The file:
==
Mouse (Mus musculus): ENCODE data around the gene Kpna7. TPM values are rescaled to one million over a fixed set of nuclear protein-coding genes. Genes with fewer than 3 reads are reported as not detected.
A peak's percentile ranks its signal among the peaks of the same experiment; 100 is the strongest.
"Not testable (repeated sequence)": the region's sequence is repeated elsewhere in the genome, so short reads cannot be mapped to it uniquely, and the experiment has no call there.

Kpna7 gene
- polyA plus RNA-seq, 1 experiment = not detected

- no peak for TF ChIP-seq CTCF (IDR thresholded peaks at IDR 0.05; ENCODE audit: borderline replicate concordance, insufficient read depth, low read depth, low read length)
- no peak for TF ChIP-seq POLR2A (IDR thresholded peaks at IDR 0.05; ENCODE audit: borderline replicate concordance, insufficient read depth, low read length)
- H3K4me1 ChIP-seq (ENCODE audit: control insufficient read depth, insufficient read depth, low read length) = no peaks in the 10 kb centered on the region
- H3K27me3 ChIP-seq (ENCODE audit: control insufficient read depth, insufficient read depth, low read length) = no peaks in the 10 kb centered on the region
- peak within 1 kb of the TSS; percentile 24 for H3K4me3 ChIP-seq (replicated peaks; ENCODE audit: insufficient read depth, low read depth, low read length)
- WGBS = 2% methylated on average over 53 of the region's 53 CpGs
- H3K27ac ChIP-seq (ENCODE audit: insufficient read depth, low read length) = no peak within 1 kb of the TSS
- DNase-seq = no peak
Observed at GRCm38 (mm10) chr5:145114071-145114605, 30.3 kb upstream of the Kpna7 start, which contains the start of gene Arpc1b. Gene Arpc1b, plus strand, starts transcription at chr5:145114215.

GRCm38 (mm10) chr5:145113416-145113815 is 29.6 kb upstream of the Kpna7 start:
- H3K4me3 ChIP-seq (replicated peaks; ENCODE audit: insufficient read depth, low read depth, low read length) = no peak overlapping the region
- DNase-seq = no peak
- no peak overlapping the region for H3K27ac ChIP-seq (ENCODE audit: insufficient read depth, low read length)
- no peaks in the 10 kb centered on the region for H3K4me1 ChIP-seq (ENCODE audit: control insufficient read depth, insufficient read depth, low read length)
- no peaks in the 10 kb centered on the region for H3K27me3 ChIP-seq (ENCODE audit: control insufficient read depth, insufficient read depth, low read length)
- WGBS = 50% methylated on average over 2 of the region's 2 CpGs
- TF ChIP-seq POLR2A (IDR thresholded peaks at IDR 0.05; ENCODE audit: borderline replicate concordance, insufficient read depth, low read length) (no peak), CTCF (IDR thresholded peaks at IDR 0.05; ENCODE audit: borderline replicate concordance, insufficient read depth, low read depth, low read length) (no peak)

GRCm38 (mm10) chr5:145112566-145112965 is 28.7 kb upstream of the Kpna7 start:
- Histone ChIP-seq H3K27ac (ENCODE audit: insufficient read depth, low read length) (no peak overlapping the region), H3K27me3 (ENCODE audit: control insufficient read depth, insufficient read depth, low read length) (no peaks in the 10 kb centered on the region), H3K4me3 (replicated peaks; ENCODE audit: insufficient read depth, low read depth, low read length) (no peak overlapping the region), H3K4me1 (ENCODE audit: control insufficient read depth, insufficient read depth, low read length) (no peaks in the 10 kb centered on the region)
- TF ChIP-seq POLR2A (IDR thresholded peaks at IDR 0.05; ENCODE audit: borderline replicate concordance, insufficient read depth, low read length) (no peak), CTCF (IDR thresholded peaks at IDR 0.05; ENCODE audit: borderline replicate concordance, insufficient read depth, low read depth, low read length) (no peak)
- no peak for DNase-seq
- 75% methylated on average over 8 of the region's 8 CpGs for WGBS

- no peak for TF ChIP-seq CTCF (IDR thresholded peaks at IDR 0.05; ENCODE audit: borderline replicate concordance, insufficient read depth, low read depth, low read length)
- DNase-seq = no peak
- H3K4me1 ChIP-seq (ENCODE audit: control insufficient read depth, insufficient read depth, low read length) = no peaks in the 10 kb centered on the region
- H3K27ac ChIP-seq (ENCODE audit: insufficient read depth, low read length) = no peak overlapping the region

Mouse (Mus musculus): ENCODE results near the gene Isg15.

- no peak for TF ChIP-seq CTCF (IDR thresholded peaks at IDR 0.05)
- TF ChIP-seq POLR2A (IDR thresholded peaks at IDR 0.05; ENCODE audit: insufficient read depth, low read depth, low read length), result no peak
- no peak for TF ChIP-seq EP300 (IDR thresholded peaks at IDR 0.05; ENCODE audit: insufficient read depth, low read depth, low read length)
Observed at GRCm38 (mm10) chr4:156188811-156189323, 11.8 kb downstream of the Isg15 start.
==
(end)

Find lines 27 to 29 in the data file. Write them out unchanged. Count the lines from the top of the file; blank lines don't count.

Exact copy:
- 75% methylated on average over 8 of the region's 8 CpGs for WGBS

- no peak for TF ChIP-seq CTCF (IDR thresholded peaks at IDR 0.05; ENCODE audit: borderline replicate concordance, insufficient read depth, low read depth, low read length)
- DNase-seq = no peak